I spent the morning listening to a few TED talks from one of my favorite motivational speakers, Brené Brown. Here’s the back story behind why I chose to spend my morning in this manner:
This week, I have no school, no work, and no major responsibilities to attend to. Sounds pretty sweet, huh? So far it has been! Monday was Memorial Day and Josh and I were up at his family’s cabin. Last week Josh took off work and we planned an adventure week for ourselves. It was actually an absolutely perfect.
Yesterday I was reminded of two of my many vulnerabilities. I have a deep tendency to compare myself to others an measure my worth against theirs. I also have a predisposition to over-analyze events of the past and attempt to make sense of them.
So I was passing some of my time on facebook. Somehow, I wandered onto my sister’s page. Unfortunately, my sister and I don’t have a relationship partly impart to events of the past. However, she still appears in my dreams and occupies my thoughts, especially during days that I don’t have much going on. I knew that going on her facebook page would be a mistake I’d later regret, but curiosity got the better of me. Once on her page, I got to thinking, what went wrong? She’s still a person, but more than that, she’s my sister. I still long for a relationship with her, and look forward to the day when our connection is restored. Even though I’m still at a loss as to what led to our failed relationship, I liked how Brené Brown defined guilt and shame:
I’m sorry. I made a mistake.
I’m sorry. I am a mistake. Shame is highly correlated with:
Unless a person has absolutely no capacity for connection or empathy (aka sociopathic tendencies), every person has experienced some aspect of shame. Shame is an epidemic in our culture. Empathy, the ability to relate, is the anecdote to shame. Two of the most powerful words to say to someone struggling with shame are, “me too”
Men and women process shame differently. Women feel that we must do it all, do it perfectly, never let them see us sweat. Often, we find themselves tangled within the web of unattainable expectations of who we’re supposed to be. Men, on the other hand, feel that they cannot be perceived as being weak. They feel like the world would rather see them die still riding their white horse, than fall off of it.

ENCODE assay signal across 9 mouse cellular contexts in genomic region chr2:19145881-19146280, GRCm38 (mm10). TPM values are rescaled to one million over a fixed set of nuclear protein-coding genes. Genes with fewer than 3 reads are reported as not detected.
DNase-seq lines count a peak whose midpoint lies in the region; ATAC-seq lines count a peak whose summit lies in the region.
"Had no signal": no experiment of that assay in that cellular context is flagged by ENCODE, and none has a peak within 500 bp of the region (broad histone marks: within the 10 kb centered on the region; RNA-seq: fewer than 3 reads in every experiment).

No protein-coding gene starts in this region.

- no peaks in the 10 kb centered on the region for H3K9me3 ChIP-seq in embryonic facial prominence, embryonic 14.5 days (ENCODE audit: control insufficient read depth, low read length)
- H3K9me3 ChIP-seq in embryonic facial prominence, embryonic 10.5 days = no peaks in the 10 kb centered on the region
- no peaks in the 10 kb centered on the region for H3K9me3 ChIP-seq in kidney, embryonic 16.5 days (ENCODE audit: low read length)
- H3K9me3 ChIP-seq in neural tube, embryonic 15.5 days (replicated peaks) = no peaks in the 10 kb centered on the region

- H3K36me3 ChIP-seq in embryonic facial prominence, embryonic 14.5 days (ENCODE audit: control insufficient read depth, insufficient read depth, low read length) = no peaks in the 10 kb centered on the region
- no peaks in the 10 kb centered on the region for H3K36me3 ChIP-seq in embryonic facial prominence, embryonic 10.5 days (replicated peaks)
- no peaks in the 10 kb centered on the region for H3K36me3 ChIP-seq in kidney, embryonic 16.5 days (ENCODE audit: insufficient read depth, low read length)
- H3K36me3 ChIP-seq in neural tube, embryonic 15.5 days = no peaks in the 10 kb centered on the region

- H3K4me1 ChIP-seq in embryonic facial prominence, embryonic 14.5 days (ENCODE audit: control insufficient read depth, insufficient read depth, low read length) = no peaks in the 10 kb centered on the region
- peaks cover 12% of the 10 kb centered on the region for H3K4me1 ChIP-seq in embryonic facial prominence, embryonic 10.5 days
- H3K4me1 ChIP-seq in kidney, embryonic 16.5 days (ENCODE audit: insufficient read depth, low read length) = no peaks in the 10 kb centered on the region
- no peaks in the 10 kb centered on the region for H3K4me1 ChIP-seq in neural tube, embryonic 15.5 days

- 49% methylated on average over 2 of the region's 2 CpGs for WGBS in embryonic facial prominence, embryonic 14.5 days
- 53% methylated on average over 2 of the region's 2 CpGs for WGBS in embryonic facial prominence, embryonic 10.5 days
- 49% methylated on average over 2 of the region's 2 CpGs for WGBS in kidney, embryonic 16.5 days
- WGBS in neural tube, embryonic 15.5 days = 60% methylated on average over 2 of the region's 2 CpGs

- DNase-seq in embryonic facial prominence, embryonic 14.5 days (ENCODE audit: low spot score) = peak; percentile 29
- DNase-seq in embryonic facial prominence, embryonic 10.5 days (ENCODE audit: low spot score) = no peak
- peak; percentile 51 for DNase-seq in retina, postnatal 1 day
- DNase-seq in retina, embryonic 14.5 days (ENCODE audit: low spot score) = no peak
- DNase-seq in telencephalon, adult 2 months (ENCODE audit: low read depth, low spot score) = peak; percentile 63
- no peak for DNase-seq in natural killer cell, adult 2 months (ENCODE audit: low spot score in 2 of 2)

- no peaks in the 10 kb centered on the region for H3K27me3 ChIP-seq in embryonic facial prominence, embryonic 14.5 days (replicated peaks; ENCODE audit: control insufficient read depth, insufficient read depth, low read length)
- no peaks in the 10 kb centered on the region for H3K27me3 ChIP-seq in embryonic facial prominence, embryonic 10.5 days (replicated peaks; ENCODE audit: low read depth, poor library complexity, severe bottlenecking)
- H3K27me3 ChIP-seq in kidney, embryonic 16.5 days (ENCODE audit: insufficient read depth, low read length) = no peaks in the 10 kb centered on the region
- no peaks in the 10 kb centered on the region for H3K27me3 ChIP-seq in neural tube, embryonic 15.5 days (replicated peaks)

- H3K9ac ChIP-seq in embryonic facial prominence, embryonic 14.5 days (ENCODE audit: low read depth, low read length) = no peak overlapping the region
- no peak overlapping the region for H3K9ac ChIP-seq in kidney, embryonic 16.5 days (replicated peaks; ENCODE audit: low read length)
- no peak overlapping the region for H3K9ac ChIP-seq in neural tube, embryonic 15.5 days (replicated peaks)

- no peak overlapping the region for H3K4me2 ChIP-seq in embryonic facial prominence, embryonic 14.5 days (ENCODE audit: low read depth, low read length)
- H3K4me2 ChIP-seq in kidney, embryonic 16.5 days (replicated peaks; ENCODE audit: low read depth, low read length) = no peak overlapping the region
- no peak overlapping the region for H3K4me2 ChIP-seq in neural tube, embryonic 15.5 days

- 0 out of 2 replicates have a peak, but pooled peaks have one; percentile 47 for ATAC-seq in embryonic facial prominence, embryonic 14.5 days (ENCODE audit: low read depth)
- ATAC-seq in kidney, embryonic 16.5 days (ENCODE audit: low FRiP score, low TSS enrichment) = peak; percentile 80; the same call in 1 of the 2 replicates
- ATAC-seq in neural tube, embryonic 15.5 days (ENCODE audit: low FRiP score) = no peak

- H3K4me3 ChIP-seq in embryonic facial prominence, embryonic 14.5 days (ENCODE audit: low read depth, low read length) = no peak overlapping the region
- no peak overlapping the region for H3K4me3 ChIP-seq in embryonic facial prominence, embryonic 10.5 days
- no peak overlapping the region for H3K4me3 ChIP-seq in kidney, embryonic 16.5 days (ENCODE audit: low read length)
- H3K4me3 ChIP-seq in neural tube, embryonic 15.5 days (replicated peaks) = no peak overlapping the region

So here were some of my conclusions:
- either my sister has some sort of mental illness, or is dealing with such deep shame that lying is the only way to cope with it.
- I need to think about what my desired outcome is before typing her name into the search bar on facebook.
- we can only accept the love we think we deserve.
- I definitely struggle with shame to an extent, and have learned (and am still learning) that self-love is something beautiful that must be nurtured daily.
Before I begin my second realization, I want to quickly say that I usually do use facebook for good. For example, I reconnected with a very good friend from the past on Wednesday, and keep in touch with many friends via small chats here and there. However, I fell victim to the entrapment of comparison earlier this week.
I decided to look up some of Josh’s ex’s. Big mistake. Comparison is the thief of joy. Of course they were beautiful, and of course they looked happy when they were dating Josh. He’s a wonderful man, how couldn’t you be happy dating such an incredible person? However, going back to what I learned from Ms. Brown and from my therapist Jenny:
- I don’t have to be perfect
- Josh chose me! If that’s not a huge compliment, I don’t know what is.
- Better than that, the God of the universe chose me for Himself. Before I was even born. Now that’s a confidence boost.
- Just because I don’t look like some of Josh’s ex’s, doesn’t make me any less beautiful. I look at pictures of Josh and I, and can see the evident sparkle in each of our eyes. I never thought I could be so in love with a man, and somehow I fall deeper every single day.